Once attracting only a trickle of foreign travellers and virtually no one else, the town’s narrow lanes are now stacked with “boutique” hotels and souvenirs shops that overflow from the well-preserved heritage architecture. A native told us that most of the long-time residents have moved over to the main drag, renting out their riverfront houses to entrepreneurs from Bangkok and beyond.
This fairly new tourism market is tilted heavily towards an increasingly wealthy wave of Thais. Few Thai destinations have evolved so explicitly for the domestic trade, and none as tightly packed as Chiang Khan. The age-old tradition of saffron-robed monks on morning alms round is now a major draw for snap-happy tourists. Though it gets extremely busy on weekends and holidays, especially in the cooler months, the town remains bucolic on weekdays.
There are three things you should be aware of when visiting Chiang Khan. (1) Don’t expect a cute wooden town as shown in all the photos, mine included. The scenic part is mostly the main street that runs one row of houses back from the Mekong. The rest is typical Thai ugly. My title “Chiang Khan – a wooden village on the Mekong” was a bit misleading – sorry 🙂 (2) This street is mainly shut and empty, on a weekday anyway, until the markets kick off starting around 5 pm, and (3) there isn’t much else to see in Chiang Khan apart from the wooden houses, the market and the Mekong at sunset. The wats are nothing special and that’s about it.
Having said that I really liked the place as the main street had real character, especially at night and sunset on the Mekong is always worth seeing.
You pay a premium to eat at one of the Mekong view restaurants although cheap by western standards of course. Take note that this is a rural Thai/Laos location. Once the sun goes down you will have a view of pretty well nothing! There’s not much in the way of development on the Laos side. I can remember the revolving restaurant at the top of the Telecom Tower in Canberra which had a similar problem. At night half the time you’d be looking at the lights of CBD Canberra (such as it is) and the suburbs and the rest at the great Australian countryside…..complete darkness 🙂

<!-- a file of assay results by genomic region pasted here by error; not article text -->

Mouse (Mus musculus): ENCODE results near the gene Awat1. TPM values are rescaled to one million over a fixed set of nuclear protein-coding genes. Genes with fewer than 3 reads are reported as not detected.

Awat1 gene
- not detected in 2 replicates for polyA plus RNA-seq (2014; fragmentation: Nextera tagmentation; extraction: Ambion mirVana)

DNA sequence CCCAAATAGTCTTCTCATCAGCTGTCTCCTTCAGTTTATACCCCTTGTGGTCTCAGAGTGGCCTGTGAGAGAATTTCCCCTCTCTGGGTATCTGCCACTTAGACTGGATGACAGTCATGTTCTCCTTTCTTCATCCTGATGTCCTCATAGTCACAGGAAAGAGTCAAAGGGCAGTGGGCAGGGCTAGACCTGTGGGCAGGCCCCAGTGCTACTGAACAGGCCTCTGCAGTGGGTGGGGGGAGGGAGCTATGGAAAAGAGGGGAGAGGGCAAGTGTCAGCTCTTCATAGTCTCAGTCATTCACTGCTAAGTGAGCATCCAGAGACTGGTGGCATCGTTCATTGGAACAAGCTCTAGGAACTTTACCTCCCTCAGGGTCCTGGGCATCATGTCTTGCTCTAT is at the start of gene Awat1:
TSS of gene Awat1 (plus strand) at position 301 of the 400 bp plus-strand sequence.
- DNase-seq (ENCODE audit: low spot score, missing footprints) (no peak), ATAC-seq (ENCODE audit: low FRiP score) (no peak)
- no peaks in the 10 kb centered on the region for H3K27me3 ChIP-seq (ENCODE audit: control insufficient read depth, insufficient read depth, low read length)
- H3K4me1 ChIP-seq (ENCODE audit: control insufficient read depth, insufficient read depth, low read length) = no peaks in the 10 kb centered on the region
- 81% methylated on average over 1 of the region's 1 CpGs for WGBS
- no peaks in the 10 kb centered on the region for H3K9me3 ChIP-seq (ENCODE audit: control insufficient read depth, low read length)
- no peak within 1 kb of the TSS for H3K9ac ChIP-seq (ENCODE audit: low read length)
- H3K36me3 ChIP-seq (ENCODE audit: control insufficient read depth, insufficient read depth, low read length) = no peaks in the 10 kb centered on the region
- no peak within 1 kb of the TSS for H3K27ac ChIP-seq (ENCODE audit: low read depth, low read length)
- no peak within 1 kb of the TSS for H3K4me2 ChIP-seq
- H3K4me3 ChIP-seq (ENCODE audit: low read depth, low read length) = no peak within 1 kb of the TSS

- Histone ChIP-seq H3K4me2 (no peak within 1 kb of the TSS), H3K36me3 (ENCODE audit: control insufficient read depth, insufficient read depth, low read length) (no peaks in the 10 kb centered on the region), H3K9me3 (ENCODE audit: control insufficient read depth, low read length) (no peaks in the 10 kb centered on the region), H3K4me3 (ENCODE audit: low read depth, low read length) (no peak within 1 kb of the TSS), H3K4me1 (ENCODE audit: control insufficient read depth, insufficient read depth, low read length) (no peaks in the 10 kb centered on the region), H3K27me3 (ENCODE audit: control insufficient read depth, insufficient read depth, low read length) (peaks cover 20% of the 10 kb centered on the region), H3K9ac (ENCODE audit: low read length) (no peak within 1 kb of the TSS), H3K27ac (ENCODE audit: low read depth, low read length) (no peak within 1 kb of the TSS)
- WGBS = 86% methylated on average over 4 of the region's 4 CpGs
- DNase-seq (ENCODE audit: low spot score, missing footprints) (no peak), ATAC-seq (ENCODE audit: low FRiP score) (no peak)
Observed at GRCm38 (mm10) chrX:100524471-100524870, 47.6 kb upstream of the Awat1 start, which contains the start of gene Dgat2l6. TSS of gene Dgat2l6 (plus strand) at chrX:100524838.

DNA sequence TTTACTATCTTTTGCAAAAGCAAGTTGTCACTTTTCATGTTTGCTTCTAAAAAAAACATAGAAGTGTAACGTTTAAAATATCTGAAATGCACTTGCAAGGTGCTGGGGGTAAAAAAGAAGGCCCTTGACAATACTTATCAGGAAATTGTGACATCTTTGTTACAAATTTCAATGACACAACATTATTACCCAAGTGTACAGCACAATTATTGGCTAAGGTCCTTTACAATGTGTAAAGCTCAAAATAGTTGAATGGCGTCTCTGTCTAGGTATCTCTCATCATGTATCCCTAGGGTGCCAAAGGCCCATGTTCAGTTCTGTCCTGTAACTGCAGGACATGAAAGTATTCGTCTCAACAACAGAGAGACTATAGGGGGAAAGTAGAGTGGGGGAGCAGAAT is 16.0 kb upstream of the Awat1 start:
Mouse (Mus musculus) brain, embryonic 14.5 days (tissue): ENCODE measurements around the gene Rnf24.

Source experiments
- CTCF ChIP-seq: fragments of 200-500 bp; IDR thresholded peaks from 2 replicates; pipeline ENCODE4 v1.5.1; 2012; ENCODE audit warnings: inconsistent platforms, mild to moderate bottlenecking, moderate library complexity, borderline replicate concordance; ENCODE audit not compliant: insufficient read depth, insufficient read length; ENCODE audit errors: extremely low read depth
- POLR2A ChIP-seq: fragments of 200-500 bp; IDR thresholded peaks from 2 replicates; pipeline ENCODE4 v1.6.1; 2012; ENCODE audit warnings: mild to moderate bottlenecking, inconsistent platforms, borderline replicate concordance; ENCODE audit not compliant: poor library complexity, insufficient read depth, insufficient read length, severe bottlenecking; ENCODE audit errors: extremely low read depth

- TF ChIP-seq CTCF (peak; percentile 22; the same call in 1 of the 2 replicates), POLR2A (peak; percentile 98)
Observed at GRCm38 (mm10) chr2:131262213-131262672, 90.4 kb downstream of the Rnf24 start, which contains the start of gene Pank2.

These markets are a very pleasant way to spend a couple of hours. They are a little different from others in that a lot of the offerings are based in good quality shops that cascade their products onto the street.
Lots of street stalls too of course. However the products themselves are mostly the same mass-produced stuff you will find in every market in Thailand. You need to realise that there is very little original craft on offer in this type of location (or anywhere else come to that). You will find 50 stalls selling Chiang Khan T-shirts, just as you will find their cousins (probably literally) selling Chiang Mai T-shirts in the evening or Sunday walking street markets there. I have been to MANY markets across Thailand and always keep an eye out to buy something original that is “real” Thai for our house or garden. I am still looking.
If you are visiting this part of Isaan a trip to Chiang Khan (on a weekday) is very much recommended. Check out my next post about Day 2 because this is a must do if you have your own transport. Plan to spend one night in Chiang Khan and the next in Nong Khai further east, again on the Mekong. The Mut Mee Guesthouse is a great place to stay HERE or HERE. There are some interesting things to see in this riverside town, some of which I have covered in my posts HERE and HERE.
Thanks for reading.